Finding My Inner Warrior

Today’s guest post is from Taylin Beechey. Taylin says, “I found your website and found the idea of sharing pieces of our stories from our infertility experiences to be a beautiful idea. Along my journey I have kept a lot of writing about my experience as a young woman having been born with a rare birth defect leaving me unable to conceive with out IVF treatment. Four years later, I am pregant and I would love nothing more then the opportunity to share my story in hopes that someone, somewhere will find comfort in knowing they are understood, That they are not alone. I have attached my story in hopes you could read it. Thank you so very much in advance.”

So, we’re sharing Taylin’s story with you today.

Finding My Inner Warrior Through Infertility

Taylin Beechey

It took me a long time to decide if this was a story I ever wanted to share or not. For me, sharing wonderful beautiful things in my life has always been easy and I am sure it makes many assume I am a completely open book. Sharing the hard stuff though…that’s my real struggle.

The stuff that leads you to that dark place that we don’t like to talk about. For me, it’s mostly because of how uncomfortable it might make someone else feel. What if they don’t know what to say? What if they feel awkward around me after? No… I better keep it locked up to myself.

Taylin and her husband, Josh, in 2015. Photo by Devon C. Photography

That was then, this is now!!! I have come to realize that although there WILL always be people who it makes uncomfortable, maybe there will be one woman, one man, one couple that feels understood in a way that I didn’t. For me, that’s worth it.

There are some moments in life that we will always remember as vividly as the second they happened. For me this will always be the moment I was told I wouldn’t have children. Well the exact words were… “You have a rare birth defect and if you where my daughter and had XXXXX amount thousands of dollars I would do IVF today! Otherwise it would be advisable that you explore other means of starting a family.” Divine intervention must have taken over as I will never really understand how I even made it home that day. That 45 minute drive from my clinic is one I have no recollection of.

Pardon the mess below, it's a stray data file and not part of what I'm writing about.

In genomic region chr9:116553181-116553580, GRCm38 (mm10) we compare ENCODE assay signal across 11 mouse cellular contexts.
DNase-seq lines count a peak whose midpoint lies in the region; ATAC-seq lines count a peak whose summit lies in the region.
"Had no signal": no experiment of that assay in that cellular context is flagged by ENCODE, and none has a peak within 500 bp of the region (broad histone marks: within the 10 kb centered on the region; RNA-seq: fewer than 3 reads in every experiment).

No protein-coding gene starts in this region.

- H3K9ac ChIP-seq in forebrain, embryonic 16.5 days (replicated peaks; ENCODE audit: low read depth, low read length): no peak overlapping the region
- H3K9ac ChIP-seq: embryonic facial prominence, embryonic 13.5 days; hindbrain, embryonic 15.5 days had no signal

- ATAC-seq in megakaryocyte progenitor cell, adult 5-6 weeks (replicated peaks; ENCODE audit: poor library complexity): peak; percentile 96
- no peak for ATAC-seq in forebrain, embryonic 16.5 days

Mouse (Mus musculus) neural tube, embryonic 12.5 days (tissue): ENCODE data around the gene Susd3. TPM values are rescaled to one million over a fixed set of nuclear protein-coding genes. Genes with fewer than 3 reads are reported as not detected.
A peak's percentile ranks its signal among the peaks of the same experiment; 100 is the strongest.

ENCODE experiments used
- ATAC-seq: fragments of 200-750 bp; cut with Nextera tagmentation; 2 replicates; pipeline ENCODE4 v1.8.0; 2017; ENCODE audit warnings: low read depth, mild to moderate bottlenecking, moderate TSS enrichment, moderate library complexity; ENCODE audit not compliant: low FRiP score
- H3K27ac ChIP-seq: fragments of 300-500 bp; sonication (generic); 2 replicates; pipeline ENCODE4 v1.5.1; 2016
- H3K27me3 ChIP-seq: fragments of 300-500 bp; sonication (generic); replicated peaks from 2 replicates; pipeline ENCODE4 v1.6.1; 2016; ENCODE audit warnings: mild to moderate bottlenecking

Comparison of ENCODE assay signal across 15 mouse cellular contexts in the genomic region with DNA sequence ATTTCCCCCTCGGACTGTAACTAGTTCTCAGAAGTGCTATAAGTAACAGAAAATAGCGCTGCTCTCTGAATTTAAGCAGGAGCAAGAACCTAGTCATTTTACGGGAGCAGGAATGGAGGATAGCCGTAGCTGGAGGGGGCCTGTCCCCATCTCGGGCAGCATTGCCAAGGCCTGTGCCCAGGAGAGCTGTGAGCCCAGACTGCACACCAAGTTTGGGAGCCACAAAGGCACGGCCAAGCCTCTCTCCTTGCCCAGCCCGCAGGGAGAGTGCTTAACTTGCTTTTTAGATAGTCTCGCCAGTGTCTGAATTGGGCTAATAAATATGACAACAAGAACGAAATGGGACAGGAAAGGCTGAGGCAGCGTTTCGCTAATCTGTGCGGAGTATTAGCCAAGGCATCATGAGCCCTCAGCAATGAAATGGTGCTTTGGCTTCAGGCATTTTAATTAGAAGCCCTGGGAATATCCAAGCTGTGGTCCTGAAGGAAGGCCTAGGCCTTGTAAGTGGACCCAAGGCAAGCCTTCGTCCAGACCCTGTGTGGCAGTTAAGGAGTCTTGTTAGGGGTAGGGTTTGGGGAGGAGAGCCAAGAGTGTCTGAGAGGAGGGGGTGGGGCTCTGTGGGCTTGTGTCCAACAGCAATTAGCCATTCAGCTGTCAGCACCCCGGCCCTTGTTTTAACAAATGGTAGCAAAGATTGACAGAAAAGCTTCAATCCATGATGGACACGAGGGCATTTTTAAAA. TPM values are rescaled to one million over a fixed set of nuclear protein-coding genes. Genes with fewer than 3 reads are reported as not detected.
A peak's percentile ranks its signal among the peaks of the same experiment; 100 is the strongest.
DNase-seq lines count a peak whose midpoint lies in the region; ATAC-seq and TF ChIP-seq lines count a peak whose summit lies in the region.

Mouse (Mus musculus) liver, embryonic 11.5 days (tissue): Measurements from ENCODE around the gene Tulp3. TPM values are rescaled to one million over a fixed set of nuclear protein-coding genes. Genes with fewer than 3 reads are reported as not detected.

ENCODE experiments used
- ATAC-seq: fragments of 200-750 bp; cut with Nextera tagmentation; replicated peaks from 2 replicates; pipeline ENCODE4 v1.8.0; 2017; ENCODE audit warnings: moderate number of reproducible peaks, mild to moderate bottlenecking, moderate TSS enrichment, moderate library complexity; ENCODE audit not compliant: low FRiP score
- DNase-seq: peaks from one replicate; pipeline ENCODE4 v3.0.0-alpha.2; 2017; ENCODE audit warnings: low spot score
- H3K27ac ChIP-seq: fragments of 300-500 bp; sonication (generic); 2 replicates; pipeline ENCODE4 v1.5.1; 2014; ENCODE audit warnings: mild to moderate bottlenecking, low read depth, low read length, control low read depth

I can say for my 28 years I’ve lived and learned through my fair share of pain. I lost a parent, I’ve loved people who struggle with addiction, dealt with my fair share of mean girls, had more than enough heartbreak to last a lifetime.  Nothing on this planet has rocked me like those words coming out of the doctor’s mouth. The loss of a dream of a child you haven’t even met yet is a pain I cannot express to you on paper. It’s your whole life’s dreams wrapped up and tossed in a waste basket. A million thoughts go through your mind as a woman.

Wasn’t I born to do this? Am I not good enough to be a mother?
Is this punishment for something wrong I have done?
Maybe I could be that childless lady, the one with the really nice white furniture instead!
Why me? Why us? Will my husband still love me?

It is a spiral of thoughts, questions, and blame.  Trust me when I tell you that the level of CRAZY, we women are capable of, would scare most men ha ha. Nowhere else in life would a person be expected to experience this amount of pain and hide it. We mourn death, we rally around victims of disasters, we start interventions and support groups for addiction.  Infertility though, it’s in its own category. One that makes us feel we should be quiet. God forbid we make someone else uncomfortable due to our sadness.

Perhaps we keep it so quiet because the response to our pain can be so hurtful. I have lost count of the number of times I was told to stay calm. “STAY CALM IT WILL HAPPEN.”  CALM YOU SAY? How about I fire you from your job, rob your home, kick your car. “Now just stay calm.” How does it feel for you? Light or heavy? Those are all replaceable things. This child that I will never have and am mourning is NOT REPLACEABLE!!!!  So NO I will not be calm!